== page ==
Legal sports betting in Georgia was thrown a life preserver Thursday in the Georgia Senate.
The Georgia Senate Economic Development and Tourism Committee approved a substitute to House Bill 237, amending the bill with language to legalize sports betting in Georgia.
The bill’s original intent, to designate the Southeast Georgia Soap Box Derby as the state’s official soap box derby, was stripped from the amended bill at the request of the sponsor, Rep. Leesa Hagan.
The amended bill passed the Senate Economic Development and Tourism Committee, 8-1.
Efforts to legalize sports betting in Georgia were thought to be dead after the Senate and House failed to pass sports betting bills before the deadline March 6 for bills to be considered in one chamber after passing in the originating chamber.
Few details known about new Georgia sports betting bill
The sports betting language contained within the substitute bill has not been released publicly, but the bill does try to legalize sports betting without using a constitutional amendment.
Committee member Sen. Derek Mallow, D-Savannah, highlighted some of the details during Thursday’s meeting:
- Sports betting would be regulated by the Georgia Lottery;
- Proceeds from sports betting would benefit education;
- Credit cards can’t be used to fund sports betting accounts.
Not every committee member supported the attempt to revive sports betting legalization. Committee Vice Chair Sen. Mike Dugan, R-Carrollton, lambasted the effort before leaving the committee meeting without voting on the substitute.
“Whoever came up with this idea just set sports betting back five years,” Dugan said. “When you hijack a soap box derby bill and put sports betting at the back of it, every person who was on the fence in the state of Georgia has just now picked a side of the fence.”
Previous sports betting bills fail earlier this session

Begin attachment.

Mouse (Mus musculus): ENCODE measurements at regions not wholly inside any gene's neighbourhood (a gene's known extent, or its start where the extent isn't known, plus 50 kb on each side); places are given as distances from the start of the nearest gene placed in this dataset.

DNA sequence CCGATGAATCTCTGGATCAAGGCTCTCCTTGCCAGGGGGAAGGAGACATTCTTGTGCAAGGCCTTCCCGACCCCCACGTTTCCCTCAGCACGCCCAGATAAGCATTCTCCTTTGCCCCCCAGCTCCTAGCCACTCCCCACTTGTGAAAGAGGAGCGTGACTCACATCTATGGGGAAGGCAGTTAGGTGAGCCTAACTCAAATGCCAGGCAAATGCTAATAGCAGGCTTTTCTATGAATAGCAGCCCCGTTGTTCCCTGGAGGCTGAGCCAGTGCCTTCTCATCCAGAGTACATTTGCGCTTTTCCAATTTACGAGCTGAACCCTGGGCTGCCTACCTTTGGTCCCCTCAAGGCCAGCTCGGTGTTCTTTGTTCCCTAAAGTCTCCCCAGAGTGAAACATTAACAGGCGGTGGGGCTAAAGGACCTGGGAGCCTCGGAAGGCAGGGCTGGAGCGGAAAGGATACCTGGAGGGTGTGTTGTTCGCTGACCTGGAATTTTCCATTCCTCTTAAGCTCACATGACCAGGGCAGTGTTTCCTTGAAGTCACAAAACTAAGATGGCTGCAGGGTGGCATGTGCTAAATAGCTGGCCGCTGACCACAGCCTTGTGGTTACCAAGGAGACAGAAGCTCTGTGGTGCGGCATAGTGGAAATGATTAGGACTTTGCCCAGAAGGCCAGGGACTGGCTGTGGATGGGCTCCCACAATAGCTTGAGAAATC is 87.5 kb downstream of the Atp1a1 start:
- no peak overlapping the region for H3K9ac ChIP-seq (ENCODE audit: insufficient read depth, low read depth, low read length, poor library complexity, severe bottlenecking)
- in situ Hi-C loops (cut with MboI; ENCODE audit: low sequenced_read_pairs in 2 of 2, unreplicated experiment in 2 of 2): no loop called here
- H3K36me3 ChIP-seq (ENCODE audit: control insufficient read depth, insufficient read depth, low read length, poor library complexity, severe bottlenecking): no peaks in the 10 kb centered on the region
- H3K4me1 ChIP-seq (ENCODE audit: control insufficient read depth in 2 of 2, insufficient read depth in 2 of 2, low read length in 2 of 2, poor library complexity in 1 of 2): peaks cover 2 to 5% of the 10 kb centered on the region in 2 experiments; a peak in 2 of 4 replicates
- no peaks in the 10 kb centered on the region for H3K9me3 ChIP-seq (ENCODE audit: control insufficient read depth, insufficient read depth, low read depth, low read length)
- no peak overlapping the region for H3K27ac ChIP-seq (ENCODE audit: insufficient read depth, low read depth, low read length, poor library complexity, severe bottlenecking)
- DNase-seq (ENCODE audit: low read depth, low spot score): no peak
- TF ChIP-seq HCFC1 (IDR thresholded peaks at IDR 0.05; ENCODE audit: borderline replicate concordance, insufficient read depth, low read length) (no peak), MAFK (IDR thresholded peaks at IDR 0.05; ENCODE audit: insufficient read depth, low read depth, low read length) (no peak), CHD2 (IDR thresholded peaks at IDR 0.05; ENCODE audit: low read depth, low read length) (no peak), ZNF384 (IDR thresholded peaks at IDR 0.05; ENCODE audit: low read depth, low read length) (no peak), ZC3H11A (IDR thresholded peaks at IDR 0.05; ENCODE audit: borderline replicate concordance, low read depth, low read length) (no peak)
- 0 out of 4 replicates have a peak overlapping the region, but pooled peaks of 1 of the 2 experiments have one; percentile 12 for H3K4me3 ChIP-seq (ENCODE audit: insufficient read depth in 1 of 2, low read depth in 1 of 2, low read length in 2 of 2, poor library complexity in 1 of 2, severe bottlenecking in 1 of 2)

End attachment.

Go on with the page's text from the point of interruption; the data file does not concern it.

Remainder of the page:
Five pieces of sports betting legislation failed to gain traction in the Georgia Legislature earlier this legislative session. Part of the reason sports betting efforts have stalled is the difference of opinion on whether a constitutional amendment is needed to create the industry.
Two bills received votes on the Senate floor.
Senate Bill 57, which would have made sports betting legal without an amendment, was voted down, 39-17.
Senate Resolution 140, which proposed a constitutional amendment to make sports betting legal, had support in the Senate, 30-26, but not the two-thirds majority needed to pass an amendment.
House Bill 380, which looked to legalize sports betting without a constitutional amendment, did not get a vote on the House floor after efforts in the Senate died.
New bill’s prospects for passing
Given the failure of two previous sports betting measures in the Senate, especially that of SB 57, it appears unlikely that HB 237 would have much of a chance in the Senate. Dugan indicated as much.
“Y’all can vote this out of committee. It will not pass on the floor,” Dugan said. “I think everyone in here knows it won’t pass on the floor. And the damage you have just done to the sports betting industry by trying this is unfathomable to me.”
Should HB 237 pass the Senate, the House must concur with the changes before it could be sent to Gov. Brian Kemp.